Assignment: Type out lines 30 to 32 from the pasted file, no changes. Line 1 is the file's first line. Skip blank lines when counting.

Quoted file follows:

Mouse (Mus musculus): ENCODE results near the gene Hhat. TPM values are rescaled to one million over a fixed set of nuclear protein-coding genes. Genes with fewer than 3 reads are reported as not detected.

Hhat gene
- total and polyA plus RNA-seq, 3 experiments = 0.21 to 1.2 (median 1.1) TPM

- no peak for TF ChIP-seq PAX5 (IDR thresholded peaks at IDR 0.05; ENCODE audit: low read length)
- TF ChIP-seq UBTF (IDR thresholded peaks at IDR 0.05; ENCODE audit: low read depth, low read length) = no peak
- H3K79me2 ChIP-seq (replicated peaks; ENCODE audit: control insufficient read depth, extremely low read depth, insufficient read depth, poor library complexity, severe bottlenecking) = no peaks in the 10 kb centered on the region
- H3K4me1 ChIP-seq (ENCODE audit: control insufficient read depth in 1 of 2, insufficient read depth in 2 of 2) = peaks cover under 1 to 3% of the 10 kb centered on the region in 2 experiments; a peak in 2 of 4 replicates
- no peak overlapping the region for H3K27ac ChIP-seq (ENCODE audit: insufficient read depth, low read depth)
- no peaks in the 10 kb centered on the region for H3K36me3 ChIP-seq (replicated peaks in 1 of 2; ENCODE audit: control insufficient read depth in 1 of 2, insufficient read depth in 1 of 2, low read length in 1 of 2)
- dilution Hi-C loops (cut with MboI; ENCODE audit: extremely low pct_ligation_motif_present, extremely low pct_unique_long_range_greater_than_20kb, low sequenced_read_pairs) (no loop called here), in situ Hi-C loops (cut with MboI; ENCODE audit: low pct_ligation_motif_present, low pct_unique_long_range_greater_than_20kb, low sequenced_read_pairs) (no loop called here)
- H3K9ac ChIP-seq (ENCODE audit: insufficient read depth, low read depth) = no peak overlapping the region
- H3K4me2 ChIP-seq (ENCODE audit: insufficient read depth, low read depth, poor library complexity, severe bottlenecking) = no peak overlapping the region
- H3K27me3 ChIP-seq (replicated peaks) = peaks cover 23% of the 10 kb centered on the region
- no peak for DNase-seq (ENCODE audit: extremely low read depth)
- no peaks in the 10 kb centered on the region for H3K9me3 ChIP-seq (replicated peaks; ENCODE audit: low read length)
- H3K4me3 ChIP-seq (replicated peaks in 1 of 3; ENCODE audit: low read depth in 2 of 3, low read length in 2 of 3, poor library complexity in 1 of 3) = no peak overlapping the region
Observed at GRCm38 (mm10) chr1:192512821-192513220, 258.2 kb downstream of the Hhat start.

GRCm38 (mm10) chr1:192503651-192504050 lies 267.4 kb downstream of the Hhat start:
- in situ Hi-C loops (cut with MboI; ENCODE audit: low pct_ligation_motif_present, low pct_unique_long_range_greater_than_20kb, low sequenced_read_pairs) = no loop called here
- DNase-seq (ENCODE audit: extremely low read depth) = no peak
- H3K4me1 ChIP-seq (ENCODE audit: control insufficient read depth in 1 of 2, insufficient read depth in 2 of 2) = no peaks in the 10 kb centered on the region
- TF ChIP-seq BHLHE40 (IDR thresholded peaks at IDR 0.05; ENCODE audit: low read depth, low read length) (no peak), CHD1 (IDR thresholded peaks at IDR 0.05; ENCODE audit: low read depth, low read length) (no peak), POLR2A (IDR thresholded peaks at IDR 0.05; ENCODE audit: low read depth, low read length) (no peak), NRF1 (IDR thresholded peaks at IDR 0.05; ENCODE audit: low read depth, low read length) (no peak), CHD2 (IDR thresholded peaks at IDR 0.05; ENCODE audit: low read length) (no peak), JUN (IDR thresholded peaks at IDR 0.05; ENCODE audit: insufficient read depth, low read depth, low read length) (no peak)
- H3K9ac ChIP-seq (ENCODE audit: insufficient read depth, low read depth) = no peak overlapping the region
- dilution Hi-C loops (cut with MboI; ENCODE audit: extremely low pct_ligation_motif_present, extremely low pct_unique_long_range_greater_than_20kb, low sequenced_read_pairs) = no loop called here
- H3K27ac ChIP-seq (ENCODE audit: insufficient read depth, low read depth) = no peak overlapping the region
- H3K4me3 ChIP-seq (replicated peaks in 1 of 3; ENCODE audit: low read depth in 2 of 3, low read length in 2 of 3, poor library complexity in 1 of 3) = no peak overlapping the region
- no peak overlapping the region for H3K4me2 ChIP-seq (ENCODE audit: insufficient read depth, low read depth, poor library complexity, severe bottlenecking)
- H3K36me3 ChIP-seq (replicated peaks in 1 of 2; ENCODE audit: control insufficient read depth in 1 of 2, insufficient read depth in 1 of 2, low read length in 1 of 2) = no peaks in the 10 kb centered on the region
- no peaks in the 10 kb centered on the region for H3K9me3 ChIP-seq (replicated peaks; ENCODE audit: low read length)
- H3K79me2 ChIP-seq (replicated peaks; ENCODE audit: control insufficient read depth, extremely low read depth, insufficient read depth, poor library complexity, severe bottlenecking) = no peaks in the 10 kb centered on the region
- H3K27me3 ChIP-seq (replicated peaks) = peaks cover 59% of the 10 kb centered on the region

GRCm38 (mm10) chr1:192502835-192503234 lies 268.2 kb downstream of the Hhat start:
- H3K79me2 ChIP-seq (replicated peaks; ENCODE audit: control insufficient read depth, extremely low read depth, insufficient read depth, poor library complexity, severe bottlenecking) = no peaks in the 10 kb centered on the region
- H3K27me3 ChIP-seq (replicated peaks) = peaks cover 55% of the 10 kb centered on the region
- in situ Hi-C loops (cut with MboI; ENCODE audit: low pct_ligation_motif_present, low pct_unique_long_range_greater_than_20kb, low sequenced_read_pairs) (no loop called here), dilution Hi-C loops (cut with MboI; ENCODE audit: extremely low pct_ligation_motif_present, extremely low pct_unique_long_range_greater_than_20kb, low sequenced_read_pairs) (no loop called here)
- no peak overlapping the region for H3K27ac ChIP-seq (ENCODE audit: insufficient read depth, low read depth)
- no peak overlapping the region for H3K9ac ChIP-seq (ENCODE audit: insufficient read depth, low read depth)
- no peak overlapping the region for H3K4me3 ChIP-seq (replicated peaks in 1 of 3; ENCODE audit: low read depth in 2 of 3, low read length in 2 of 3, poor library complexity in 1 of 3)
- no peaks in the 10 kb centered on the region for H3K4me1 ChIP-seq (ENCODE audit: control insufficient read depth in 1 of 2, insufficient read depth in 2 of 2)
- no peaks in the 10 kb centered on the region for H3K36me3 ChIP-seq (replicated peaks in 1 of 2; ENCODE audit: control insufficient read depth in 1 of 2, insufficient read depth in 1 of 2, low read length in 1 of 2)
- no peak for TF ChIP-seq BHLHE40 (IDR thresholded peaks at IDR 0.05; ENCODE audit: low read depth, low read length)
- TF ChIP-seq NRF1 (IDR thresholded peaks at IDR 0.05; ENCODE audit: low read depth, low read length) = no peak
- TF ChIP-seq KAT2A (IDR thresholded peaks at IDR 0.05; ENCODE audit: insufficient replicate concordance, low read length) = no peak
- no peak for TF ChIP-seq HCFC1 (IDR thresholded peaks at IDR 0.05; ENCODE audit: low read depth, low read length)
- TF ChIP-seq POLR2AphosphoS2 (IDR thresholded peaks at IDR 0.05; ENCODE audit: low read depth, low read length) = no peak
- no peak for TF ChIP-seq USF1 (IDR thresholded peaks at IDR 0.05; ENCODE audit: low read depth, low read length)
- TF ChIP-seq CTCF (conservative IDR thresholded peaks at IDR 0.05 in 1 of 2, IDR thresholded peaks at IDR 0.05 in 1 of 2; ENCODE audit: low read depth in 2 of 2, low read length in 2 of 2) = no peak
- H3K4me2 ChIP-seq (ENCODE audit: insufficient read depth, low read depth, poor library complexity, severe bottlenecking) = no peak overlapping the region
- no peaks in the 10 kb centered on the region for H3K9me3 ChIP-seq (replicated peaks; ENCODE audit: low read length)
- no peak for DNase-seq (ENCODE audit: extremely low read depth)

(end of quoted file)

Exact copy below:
- H3K79me2 ChIP-seq (replicated peaks; ENCODE audit: control insufficient read depth, extremely low read depth, insufficient read depth, poor library complexity, severe bottlenecking) = no peaks in the 10 kb centered on the region
- H3K27me3 ChIP-seq (replicated peaks) = peaks cover 59% of the 10 kb centered on the region

GRCm38 (mm10) chr1:192502835-192503234 lies 268.2 kb downstream of the Hhat start: